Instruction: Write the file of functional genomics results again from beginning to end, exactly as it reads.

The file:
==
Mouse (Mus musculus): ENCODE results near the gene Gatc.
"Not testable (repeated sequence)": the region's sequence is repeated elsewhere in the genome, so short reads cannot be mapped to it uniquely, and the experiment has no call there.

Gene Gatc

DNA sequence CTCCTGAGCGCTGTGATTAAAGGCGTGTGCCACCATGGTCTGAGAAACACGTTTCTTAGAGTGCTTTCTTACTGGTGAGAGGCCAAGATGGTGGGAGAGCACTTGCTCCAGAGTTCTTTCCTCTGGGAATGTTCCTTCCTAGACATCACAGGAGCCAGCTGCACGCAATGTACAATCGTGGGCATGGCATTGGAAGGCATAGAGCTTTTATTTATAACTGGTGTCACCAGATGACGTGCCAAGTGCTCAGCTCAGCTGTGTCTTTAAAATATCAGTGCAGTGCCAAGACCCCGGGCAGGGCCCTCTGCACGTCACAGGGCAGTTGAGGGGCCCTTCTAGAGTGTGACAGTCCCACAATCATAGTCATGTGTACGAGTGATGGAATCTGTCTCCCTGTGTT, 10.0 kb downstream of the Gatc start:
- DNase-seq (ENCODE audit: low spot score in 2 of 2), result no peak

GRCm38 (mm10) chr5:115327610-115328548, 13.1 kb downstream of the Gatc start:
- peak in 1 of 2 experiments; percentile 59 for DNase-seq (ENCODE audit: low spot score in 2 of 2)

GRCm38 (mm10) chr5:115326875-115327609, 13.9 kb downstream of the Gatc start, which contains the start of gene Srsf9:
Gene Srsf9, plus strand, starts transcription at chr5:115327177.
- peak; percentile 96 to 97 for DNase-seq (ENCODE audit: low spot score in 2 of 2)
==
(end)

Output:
Mouse (Mus musculus): ENCODE results near the gene Gatc.
"Not testable (repeated sequence)": the region's sequence is repeated elsewhere in the genome, so short reads cannot be mapped to it uniquely, and the experiment has no call there.

Gene Gatc

DNA sequence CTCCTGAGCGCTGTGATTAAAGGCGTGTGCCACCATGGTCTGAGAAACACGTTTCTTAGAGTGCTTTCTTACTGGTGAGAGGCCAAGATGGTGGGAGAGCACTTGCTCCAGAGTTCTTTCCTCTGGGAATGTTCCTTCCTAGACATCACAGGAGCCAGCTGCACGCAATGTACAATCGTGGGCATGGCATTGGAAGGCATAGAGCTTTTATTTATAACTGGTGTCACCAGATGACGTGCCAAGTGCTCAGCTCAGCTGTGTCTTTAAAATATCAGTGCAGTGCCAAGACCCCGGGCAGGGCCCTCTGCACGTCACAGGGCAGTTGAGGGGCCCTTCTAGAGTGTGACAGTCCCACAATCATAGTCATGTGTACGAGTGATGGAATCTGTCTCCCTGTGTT, 10.0 kb downstream of the Gatc start:
- DNase-seq (ENCODE audit: low spot score in 2 of 2), result no peak

GRCm38 (mm10) chr5:115327610-115328548, 13.1 kb downstream of the Gatc start:
- peak in 1 of 2 experiments; percentile 59 for DNase-seq (ENCODE audit: low spot score in 2 of 2)

GRCm38 (mm10) chr5:115326875-115327609, 13.9 kb downstream of the Gatc start, which contains the start of gene Srsf9:
Gene Srsf9, plus strand, starts transcription at chr5:115327177.
- peak; percentile 96 to 97 for DNase-seq (ENCODE audit: low spot score in 2 of 2)